In April of this year, nineteen-year-old Amanda Gorman was named the first Youth Poet Laureate. According to Poets and Writers, the award, which will be presented annually, “honors a teen poet who demonstrates not only extraordinary literary talent but also a proven record of community engagement and youth leadership.”
In 2016, Gorman established One Pen One Page, a nonprofit organization that provides an “online platform and creative writing program for student storytellers to change the world.” Gorman is the executive director of One Pen One Page.
Image Via The New York Times
She’s not just one of the most accomplished teenagers I’ve ever heard of, she’s one of the most accomplished people. Poets and Writers notes that:
For both her poetry and her advocacy, Gorman has been recognized by Forbes, the Scholastic Art and Writing Awards, the YoungArts Foundation, and the OZY Genius Awards. She has also performed on The Today Show, ABC Family, and Nickelodeon News, and helped introduce Hillary Clinton at the 2017 Global Leadership Awards.
She also published her first poetry collection in 2015, The One for Whom Food Is Not Enough. I haven’t even done one of those things. Not one. And she’s done them all. By age nineteen. It’s fine. I’m fine. Anyway.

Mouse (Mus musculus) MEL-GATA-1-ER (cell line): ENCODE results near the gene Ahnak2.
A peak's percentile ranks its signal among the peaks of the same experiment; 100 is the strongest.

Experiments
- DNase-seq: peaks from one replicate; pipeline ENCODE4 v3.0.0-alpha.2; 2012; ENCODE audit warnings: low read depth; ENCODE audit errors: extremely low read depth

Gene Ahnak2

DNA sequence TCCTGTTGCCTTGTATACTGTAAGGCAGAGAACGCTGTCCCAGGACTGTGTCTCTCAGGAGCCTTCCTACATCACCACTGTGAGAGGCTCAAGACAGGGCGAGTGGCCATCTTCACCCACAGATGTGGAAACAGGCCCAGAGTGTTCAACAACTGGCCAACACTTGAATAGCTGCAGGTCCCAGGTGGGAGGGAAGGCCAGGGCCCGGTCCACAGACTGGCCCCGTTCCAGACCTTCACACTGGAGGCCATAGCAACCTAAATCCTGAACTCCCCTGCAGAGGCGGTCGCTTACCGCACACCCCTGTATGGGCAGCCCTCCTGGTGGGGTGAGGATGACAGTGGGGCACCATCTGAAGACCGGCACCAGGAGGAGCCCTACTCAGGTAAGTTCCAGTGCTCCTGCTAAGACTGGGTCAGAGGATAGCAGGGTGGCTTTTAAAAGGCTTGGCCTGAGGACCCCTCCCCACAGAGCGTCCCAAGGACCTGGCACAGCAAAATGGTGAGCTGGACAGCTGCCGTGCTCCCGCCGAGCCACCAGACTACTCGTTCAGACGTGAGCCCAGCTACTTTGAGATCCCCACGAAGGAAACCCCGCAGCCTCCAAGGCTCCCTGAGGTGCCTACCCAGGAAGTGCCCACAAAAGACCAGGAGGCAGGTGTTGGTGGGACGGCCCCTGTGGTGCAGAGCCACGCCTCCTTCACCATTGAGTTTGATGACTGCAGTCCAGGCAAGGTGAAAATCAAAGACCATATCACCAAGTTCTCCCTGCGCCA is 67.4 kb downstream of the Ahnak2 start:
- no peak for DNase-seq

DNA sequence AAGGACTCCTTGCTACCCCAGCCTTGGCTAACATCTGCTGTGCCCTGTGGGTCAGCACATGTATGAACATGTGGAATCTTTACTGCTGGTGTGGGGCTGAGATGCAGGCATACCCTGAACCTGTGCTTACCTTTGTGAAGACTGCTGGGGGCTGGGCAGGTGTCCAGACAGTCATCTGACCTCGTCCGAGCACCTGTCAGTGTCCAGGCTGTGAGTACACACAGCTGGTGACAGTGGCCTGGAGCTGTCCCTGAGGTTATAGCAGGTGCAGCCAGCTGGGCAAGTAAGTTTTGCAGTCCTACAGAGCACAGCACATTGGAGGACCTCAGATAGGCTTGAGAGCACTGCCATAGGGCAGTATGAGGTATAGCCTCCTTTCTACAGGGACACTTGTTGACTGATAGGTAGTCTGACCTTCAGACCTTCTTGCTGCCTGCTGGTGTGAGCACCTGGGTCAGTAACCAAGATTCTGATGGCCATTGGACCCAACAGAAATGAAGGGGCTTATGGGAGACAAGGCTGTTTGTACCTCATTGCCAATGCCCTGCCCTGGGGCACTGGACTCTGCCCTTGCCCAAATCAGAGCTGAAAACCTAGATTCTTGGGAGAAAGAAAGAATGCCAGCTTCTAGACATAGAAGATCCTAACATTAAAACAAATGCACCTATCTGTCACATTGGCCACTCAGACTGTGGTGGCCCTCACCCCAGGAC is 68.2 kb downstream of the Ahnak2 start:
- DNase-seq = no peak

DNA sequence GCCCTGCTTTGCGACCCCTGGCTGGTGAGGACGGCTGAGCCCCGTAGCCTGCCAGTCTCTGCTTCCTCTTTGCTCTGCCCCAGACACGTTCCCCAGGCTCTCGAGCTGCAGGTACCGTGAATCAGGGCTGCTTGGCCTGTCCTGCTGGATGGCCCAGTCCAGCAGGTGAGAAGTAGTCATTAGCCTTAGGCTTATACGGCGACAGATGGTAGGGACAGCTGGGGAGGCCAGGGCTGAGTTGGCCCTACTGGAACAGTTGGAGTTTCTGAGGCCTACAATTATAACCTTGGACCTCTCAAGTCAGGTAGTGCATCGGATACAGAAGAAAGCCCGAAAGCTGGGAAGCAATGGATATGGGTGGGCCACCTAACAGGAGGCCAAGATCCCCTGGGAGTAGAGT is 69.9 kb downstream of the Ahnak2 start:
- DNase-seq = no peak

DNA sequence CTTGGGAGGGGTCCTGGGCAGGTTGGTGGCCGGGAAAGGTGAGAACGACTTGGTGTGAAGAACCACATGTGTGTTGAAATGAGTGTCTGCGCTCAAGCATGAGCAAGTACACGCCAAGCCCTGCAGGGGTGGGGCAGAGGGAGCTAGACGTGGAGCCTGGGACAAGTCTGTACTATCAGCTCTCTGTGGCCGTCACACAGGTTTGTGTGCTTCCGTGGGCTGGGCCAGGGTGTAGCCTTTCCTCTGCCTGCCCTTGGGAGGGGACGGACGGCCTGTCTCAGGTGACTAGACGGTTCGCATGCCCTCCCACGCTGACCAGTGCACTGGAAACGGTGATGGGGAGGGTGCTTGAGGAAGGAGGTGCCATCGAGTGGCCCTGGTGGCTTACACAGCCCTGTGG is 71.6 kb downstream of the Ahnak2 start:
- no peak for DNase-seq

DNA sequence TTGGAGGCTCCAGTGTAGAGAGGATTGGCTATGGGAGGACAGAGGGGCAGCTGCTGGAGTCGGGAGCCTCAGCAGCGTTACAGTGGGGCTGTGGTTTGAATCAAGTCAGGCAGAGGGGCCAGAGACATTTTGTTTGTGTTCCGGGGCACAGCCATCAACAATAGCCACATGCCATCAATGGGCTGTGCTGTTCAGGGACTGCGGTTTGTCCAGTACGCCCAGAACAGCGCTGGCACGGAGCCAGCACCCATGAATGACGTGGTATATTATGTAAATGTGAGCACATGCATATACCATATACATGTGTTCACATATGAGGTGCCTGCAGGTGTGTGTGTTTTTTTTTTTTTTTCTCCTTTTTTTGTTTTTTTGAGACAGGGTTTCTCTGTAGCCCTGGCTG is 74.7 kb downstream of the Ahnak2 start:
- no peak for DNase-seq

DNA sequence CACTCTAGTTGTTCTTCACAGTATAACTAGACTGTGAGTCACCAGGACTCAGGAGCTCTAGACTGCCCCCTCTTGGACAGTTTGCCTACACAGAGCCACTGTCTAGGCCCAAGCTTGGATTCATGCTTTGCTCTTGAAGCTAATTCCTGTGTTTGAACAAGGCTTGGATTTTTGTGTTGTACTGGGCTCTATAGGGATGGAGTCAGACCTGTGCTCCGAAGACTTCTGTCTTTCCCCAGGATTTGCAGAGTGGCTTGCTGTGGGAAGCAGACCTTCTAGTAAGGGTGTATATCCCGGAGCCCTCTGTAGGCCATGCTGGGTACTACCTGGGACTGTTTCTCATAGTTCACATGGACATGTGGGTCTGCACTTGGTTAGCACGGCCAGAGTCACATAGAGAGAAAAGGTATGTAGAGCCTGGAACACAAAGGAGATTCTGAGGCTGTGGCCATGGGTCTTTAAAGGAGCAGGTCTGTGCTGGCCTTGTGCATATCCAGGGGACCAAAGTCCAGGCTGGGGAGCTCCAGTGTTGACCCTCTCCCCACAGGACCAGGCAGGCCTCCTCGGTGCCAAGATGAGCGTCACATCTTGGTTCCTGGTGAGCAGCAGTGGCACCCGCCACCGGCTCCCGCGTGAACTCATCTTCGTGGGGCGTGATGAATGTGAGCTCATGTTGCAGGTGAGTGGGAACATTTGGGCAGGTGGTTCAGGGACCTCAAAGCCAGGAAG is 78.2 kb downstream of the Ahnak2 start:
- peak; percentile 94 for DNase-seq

Gorman takes her role seriously and hopes to use it to continue working for greater unity, saying, “I don’t just want to write—I want to do right as well.” Inspired first by a speech given by nobel laureate Malala Yousafzai, she became a youth delegate for the United Nations, going on to become the inaugural Los Angeles Poet Laureate, before publishing The One for Whom Food Is Not Enough. In her acceptance speech in April, Gorman said:
For me, being able to stand on a stage as a spoken word poet, as someone who overcame a speech impediment, as the descendent of slaves who would have been prosecuted for reading and writing, I think it really symbolizes how, by pursuing a passion and never giving up, you can go as far as your wildest dreams,” said Gorman at the ceremony on Wednesday evening. “This represents such a significant moment because never in my opinion have the arts been more important than now.
What’s next for this teen trailblazer, you ask? The Presidency, obviously. “This is a long, long, faraway goal, but 2036 I am running for office to be president of the United States. So you can put that in your iCloud calendar.”
I will buy an iPhone specifically to do so, Madame President.
Featured Image Via The New York Times